The proximal portion of the pineal organ, known as the epiphysis or corpus pineale, is present in all forms. In some cases the proximal portion is a simple pyriform structure attached by a thin stalk to the roof of the interbrain. In other instances it is spindle-shaped or oval. The walls of the proximal portion are thick and usually flat inside as well as outside. In some cases there are inner reduplications, as in the fish. Leydig 238 in 1891 found thick accessory spaces in the organ of Lactera ocellaia and Anguis fragilis due to septal formation. The wall may be much folded, giving the appearance of a complicated glandular structure. Edinger 105 in 1890 showed this in one of his cuts (fig. 63).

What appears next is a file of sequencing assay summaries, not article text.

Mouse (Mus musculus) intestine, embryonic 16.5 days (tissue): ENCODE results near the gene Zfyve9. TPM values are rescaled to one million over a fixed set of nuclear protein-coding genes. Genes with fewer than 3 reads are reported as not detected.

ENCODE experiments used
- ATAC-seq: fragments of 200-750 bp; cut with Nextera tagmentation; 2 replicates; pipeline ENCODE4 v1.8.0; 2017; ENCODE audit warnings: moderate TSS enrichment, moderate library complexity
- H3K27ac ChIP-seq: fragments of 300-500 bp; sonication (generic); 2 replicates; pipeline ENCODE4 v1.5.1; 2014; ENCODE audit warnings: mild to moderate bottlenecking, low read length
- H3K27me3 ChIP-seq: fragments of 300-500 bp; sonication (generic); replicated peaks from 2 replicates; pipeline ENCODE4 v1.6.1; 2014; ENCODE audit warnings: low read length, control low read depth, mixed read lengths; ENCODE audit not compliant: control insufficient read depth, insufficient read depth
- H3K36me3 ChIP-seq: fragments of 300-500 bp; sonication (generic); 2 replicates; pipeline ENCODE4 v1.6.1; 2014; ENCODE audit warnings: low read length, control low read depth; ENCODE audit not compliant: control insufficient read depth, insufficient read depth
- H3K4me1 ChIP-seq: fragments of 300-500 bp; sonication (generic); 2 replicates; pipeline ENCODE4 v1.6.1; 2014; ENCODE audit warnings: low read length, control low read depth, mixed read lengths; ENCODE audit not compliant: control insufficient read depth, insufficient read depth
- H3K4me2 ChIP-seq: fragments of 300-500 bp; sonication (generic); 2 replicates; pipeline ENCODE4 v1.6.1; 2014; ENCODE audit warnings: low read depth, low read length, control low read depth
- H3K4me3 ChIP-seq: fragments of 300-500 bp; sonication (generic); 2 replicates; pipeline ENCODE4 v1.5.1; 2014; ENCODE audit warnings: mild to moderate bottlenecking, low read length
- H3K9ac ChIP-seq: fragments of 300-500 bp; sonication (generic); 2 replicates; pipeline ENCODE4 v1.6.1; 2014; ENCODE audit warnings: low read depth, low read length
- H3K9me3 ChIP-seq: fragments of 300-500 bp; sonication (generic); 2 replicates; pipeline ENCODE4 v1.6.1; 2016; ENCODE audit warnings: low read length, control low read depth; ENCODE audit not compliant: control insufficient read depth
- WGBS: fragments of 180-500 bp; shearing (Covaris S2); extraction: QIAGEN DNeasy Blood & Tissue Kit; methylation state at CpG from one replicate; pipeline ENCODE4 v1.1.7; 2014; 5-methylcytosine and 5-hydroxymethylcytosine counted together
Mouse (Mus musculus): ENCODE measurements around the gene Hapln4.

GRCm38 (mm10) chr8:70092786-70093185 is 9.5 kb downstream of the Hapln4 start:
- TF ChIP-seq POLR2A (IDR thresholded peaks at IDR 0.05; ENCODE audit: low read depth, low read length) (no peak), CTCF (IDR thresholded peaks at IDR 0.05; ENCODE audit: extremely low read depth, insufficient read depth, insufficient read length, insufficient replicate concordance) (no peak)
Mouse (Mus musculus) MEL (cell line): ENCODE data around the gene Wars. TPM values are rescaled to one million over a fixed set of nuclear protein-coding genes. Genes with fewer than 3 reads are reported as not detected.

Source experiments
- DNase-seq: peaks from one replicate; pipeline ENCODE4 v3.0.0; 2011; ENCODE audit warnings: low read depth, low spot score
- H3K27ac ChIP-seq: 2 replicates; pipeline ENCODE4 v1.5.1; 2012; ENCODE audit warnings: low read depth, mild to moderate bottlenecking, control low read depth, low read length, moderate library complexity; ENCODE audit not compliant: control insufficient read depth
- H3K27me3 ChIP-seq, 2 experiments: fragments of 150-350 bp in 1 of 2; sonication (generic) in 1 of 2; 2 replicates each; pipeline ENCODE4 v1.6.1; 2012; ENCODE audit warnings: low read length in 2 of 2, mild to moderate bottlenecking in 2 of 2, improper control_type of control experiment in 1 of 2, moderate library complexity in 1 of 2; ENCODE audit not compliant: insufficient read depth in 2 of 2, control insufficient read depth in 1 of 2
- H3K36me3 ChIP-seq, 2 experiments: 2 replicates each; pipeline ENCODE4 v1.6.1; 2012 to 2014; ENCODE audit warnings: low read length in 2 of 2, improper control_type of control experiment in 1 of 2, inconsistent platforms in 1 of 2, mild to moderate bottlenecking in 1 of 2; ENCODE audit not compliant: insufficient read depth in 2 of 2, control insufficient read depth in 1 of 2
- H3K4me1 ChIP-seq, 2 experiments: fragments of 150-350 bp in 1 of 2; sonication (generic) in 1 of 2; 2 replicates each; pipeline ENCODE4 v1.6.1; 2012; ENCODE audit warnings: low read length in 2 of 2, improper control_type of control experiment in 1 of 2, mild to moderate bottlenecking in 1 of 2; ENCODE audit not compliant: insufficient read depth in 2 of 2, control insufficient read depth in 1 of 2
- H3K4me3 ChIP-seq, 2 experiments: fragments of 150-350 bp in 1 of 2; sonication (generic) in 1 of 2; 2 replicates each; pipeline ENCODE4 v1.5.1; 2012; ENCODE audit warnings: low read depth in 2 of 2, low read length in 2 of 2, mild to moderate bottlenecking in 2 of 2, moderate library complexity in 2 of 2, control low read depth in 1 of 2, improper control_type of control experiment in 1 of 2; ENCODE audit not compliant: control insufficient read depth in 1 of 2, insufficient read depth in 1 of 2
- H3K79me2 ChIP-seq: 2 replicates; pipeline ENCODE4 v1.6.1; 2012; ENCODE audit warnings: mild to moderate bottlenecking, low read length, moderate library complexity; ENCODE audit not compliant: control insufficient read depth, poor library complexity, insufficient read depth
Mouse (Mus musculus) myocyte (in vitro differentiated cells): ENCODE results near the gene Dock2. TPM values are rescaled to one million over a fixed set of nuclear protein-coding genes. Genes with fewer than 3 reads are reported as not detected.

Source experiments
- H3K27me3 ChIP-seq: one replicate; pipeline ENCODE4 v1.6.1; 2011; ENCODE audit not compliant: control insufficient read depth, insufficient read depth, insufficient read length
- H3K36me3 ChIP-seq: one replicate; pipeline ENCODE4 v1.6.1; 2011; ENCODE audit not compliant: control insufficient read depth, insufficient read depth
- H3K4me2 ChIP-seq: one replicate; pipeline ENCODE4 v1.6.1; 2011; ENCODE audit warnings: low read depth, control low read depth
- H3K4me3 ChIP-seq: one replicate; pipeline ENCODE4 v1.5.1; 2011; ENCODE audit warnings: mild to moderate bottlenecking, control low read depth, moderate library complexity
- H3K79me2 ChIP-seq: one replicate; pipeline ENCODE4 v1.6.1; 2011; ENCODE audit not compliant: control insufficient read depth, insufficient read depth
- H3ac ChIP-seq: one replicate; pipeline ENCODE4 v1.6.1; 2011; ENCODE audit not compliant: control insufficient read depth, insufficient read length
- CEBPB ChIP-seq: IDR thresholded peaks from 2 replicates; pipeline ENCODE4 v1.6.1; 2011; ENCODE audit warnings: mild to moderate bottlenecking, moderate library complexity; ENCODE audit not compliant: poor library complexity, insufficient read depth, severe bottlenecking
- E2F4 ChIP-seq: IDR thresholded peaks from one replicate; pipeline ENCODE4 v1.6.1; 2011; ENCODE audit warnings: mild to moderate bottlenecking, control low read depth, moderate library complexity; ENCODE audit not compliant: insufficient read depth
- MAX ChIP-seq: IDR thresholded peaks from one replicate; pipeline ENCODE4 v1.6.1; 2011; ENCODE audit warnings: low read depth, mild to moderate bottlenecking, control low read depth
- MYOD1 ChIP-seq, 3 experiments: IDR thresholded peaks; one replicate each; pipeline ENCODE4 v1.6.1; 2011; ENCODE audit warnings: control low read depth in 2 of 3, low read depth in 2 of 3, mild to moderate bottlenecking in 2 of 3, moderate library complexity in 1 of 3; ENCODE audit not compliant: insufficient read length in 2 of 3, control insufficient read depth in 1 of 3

The histological structure of the pineal organ. The chief cellular constituent of the pineal organ, both in its end-vesicle when present and in the proximal portion, is the ependymal cell. Neuroglia cells also occur interspersed among the ependymal elements, but there are no ganglionic cells. Nerve fibers lie parallel with the outer dorsal surface quite similar to the nerve fibers in other pineal organs. These are probably the nerve fibers which constitute the tractus pinealis. Klinckowstroem 207 in 1893 found cilia on the cells of the pineal organ in embryos of Iguana and Tejus, but not in the adults of these species. Pigmentation is either entirely absent in all parts of the pineal organ or when present it is in the interior of the cylindrical cells placed in the lumen. A tractus pinealis was described by Leydig 239 in 1896 in Platydactylus. Melchers, however, 269 in 1899, showed these fibers were probably connective tissue. Saurians, as a rule, although they do not in every case present a well marked tractus pinealis, nevertheless in a certain number of instances a nerve tract may be observed connecting the pineal organ with the roof of the interbrain.